Marriage isn't necessary for any reason, with the exception of government benefits or traditional or religious values. It's not right that some people judge your relationship as "lesser" because of your right not to "conform." What you have is more real than most.

B.R. said...

Of course you are bound to feel a sting of some sort because, at least to many of us, reactions of that kind almost force one to question even for a tenth of a second the 'validity' and/or 'strength' of one's already stable relationship.
A geographic and professional move is not only exciting and informed by novelty, it's also tough and emotional.
People by and large do have a harder time with concepts that differ from a conventional norm and I don't think that they make the comments they make out of ill will. Such comments could simply be a symptom of one's lack of experiential knowledge of various forms/degrees of commitment.
As you intimate, you know what you have and that is all that matters.
I am excited about your new developments and your decision to pursue your graduate studies in beautiful Portland.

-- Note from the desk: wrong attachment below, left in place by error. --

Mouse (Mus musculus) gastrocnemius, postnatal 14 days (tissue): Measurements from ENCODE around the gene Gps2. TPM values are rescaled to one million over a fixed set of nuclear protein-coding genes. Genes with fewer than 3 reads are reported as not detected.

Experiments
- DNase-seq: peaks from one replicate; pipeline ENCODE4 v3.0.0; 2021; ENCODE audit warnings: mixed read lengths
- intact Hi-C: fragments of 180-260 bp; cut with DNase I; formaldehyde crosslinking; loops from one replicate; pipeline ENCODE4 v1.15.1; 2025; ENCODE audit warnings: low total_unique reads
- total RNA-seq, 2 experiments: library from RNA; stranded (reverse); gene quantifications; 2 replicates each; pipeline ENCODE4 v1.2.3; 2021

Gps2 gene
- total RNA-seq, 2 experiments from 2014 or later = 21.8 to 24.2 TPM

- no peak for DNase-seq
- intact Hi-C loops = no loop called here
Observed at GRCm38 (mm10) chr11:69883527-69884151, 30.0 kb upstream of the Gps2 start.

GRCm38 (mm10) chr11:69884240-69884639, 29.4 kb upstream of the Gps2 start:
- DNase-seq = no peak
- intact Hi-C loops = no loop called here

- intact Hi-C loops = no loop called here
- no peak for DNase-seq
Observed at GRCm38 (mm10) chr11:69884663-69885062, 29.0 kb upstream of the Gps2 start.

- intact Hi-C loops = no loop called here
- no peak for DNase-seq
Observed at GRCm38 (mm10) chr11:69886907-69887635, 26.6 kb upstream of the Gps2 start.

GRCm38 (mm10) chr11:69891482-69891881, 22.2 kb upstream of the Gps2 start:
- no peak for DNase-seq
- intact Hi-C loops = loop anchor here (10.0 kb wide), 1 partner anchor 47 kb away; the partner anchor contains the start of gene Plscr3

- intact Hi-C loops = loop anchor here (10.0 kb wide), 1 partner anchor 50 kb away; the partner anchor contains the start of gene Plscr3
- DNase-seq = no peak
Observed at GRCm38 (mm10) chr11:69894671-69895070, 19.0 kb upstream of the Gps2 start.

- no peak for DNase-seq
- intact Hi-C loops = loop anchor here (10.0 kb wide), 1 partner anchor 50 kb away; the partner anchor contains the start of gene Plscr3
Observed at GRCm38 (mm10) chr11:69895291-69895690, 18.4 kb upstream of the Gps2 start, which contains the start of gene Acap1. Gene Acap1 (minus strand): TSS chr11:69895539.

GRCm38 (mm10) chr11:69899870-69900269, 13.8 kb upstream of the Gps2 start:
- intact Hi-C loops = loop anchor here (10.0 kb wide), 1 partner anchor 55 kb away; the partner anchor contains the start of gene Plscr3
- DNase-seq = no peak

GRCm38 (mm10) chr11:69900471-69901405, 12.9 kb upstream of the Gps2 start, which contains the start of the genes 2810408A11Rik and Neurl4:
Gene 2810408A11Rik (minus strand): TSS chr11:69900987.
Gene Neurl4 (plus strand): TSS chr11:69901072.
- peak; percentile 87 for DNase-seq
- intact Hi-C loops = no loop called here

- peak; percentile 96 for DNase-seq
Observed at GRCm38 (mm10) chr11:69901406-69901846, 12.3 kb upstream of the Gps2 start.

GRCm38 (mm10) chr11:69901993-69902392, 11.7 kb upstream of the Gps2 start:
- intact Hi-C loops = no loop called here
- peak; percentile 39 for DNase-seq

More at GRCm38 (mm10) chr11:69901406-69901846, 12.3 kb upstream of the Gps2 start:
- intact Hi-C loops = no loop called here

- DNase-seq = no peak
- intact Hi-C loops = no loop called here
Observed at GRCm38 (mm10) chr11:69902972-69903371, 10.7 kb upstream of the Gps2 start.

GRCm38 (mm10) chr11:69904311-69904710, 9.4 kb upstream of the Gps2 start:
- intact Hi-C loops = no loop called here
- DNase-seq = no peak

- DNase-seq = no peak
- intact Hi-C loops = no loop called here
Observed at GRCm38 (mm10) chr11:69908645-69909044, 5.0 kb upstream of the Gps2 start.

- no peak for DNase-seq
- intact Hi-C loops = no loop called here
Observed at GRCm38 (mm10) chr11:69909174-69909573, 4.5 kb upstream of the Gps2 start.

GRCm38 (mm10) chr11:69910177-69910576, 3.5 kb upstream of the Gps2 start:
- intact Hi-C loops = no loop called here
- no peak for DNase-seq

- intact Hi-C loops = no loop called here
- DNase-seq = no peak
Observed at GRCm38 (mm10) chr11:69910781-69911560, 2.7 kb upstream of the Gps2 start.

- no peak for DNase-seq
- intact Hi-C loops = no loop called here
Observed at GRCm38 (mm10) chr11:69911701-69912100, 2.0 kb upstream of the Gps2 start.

Alles Gute!

heidikins said...

I think that the reaction to you & Ian will be far more normal in Portland than it is here, and I can't wait for this new part of your lives!

I love you & Ian together, I think you are a great couple and a strong match. A poufy white dress and a sparkly ring won't do anything to change those facts (something many couples would do well to learn before saying their "I do's".


Sarah Bellum said...

People who are married are together because they are legally obligated to be so. You and Ian are together because you want to be. Fuck the naysayers in life.

tennessee mike said...

Women who want to get married are oftentimes knocked for focusing too much on the wedding (the ceremony, white dresses and rings, etc.) and not the marriage (everything following the wedding day). It sounds like your not wanting to get married may also be influenced by this.